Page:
On Feb. 26, Brown spoke with Sheldon Smith, a DPD sergeant overseeing the investigation, about the current status of the case. In the conversation, which Brown recorded, Smith told Brown that the DPD investigated the bomb threats against the Dallas library and D Magazine, but ultimately determined that there was not enough evidence to charge Taylor.
“Initially, we believed that we would have enough information to file those charges on the individual that we’re talking about, just based on the preliminary information,” Smith told Brown, according to a recording of the conversation. “But after we conducted a thorough investigation, we didn't have the elements needed in order to actually file the offense for that.”
Smith offered two explanations for why charges could not be brought against Taylor. First, he said, Taylor had never said that he would personally blow up D Magazine’s building, just that “someone” could.
“He didn’t say that he would,” Smith said, according to the recording. “And the element we needed was if he had said, ‘I’m going to blow the building up.’ But when he said ‘someone,’ that’s why we couldn’t physically charge him.”
Brown pointed out that this explanation couldn’t account for the decision not to charge him for the bomb threat against the Dallas library, which contains the explicit statement, “I’m gonna blow your fucking library up.”
To that, Smith offered a second explanation for not charging Taylor. The problem, he said, was that the police could not be sure that Taylor was actually responsible for the threat posted from his Facebook account.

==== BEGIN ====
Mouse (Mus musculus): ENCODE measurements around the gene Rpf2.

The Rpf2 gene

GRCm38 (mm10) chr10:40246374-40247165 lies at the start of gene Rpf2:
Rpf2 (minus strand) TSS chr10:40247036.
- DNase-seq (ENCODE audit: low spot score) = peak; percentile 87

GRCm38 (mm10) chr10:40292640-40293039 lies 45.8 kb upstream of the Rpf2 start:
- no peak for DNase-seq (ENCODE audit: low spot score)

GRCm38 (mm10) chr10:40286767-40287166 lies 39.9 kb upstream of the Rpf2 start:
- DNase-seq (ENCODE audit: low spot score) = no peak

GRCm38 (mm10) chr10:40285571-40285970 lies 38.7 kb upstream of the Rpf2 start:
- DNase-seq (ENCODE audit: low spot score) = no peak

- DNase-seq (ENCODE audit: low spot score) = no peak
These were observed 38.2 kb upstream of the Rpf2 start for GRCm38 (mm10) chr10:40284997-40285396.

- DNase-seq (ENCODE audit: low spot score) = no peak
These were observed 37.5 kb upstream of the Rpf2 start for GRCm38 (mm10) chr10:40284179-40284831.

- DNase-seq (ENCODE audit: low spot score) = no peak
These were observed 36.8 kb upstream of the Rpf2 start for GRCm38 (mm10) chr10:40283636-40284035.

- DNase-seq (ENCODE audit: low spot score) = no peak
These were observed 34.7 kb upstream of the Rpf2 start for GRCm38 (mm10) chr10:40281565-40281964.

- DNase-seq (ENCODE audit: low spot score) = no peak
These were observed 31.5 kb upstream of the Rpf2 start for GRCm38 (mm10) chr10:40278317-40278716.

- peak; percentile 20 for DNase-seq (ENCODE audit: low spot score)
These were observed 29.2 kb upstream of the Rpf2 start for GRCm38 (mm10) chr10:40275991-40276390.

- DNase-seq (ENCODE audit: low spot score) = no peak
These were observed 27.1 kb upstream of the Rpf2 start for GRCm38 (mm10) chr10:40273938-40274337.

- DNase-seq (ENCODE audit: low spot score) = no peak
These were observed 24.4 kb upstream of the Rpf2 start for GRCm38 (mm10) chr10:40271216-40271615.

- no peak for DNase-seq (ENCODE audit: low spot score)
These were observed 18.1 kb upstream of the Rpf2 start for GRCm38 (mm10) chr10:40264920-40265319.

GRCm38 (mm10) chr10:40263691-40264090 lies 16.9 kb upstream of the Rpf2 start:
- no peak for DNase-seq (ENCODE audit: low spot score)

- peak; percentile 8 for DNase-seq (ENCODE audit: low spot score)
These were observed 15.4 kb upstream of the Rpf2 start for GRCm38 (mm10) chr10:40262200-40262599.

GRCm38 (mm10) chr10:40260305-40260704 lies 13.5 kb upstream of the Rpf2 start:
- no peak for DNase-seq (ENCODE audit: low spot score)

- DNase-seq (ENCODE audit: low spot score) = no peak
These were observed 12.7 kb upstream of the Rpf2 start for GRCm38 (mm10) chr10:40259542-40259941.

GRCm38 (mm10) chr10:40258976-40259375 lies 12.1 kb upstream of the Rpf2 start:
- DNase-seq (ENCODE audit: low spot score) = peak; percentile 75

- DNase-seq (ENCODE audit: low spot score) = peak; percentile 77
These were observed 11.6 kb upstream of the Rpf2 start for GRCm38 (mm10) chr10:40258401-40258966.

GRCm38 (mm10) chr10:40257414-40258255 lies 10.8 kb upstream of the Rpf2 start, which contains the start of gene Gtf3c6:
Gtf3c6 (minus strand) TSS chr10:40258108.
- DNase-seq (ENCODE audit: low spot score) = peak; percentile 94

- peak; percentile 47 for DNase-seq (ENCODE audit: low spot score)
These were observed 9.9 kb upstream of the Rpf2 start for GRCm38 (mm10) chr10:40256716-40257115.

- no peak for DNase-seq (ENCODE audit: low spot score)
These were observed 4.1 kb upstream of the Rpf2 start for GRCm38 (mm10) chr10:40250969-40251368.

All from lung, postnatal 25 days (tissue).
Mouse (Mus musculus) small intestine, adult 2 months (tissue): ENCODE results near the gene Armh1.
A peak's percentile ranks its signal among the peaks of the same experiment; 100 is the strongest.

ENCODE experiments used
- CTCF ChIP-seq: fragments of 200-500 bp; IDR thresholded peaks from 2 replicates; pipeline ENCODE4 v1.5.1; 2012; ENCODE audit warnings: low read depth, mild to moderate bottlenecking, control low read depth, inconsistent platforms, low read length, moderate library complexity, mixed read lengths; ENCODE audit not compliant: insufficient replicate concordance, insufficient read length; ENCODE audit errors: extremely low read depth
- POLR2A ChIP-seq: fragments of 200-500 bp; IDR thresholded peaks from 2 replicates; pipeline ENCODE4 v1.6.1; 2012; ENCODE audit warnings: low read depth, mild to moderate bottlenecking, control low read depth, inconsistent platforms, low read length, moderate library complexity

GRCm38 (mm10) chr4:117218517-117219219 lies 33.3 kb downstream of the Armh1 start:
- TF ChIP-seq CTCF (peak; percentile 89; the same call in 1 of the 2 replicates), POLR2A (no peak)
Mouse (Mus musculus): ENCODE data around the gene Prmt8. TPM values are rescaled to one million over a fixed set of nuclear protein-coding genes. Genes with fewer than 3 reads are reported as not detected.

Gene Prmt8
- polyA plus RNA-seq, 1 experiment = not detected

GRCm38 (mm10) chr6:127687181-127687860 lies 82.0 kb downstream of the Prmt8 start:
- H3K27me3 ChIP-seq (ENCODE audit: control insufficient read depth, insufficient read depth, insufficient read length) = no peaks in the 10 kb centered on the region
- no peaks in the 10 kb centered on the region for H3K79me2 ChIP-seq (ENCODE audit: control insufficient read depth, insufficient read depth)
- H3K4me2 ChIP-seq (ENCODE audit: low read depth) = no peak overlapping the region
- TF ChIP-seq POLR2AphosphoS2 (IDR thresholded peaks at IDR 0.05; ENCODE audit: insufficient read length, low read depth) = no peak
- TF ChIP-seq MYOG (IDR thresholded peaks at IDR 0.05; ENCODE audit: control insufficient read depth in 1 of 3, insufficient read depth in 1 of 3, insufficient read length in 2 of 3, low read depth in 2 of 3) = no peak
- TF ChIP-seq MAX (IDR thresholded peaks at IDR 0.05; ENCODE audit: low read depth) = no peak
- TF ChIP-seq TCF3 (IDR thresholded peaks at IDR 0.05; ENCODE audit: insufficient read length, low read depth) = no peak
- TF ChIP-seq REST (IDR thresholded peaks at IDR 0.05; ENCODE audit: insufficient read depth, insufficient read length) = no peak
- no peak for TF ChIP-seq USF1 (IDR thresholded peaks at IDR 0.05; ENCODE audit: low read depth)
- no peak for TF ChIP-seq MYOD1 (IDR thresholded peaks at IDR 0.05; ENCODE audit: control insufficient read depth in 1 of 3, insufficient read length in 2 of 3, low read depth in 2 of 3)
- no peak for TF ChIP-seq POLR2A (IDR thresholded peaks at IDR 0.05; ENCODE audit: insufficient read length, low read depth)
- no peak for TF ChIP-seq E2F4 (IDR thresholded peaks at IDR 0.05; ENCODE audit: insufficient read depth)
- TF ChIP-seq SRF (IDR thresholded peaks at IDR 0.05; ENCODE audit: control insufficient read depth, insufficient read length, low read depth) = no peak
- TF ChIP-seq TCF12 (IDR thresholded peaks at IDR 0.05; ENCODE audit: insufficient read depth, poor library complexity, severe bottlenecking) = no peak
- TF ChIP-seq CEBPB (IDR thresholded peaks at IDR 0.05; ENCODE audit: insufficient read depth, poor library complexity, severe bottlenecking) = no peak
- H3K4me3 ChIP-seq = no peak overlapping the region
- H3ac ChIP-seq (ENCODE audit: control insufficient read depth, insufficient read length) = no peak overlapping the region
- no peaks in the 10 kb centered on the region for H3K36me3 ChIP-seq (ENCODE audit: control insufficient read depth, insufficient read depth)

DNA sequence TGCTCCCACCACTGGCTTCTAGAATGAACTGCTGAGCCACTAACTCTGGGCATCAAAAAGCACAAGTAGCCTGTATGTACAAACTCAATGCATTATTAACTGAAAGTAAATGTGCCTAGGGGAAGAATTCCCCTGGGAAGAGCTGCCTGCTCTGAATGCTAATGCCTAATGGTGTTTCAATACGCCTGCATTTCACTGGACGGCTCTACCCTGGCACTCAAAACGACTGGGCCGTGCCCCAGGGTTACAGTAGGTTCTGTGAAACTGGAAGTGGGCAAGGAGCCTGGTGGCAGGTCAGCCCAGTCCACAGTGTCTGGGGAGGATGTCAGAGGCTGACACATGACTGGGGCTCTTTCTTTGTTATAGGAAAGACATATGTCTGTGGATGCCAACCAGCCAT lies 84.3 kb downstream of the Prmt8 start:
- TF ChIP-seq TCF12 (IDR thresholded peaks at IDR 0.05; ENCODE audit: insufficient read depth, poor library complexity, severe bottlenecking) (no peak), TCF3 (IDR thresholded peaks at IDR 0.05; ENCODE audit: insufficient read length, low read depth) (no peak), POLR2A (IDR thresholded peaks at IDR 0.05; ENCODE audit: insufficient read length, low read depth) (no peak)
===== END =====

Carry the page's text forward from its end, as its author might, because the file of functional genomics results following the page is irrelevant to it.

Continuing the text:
“We did extensive research on his Facebook account and we could not confirm that it was actually him that said that,” Smith said, according to the recording. “It may have been him, but we weren’t 100 percent sure that it was him. It would be as if you left your phone sitting on the counter and someone’s gonna send messages from your number.”
Brown is an independent journalist, essayist, and media critic who is best known for his close association with the online movement Anonymous. Although Brown is not a computer hacker, he embedded himself as a journalist with a hacker collective tied to Anonymous. In 2012, as federal authorities stepped up operations against the hacking group, the FBI raided Brown’s house and his mother’s house.
Later that year, Brown was arrested for allegedly threatening one of the FBI agents who had raided his mother’s house. In 2013, a federal grand jury indicted Brown on a number of charges related to trafficking in stolen information, for allegedly linking to information that hackers had already stolen. Most of the federal charges were later dropped, and Brown ultimately accepted a plea deal and was sentenced to five years in prison. While incarcerated, he wrote a National Magazine Award-winning column on prison life. After being released from prison in late 2016, he briefly covered Dallas city council meetings for D Magazine while living in a halfway house, and he has continued to freelance for the magazine.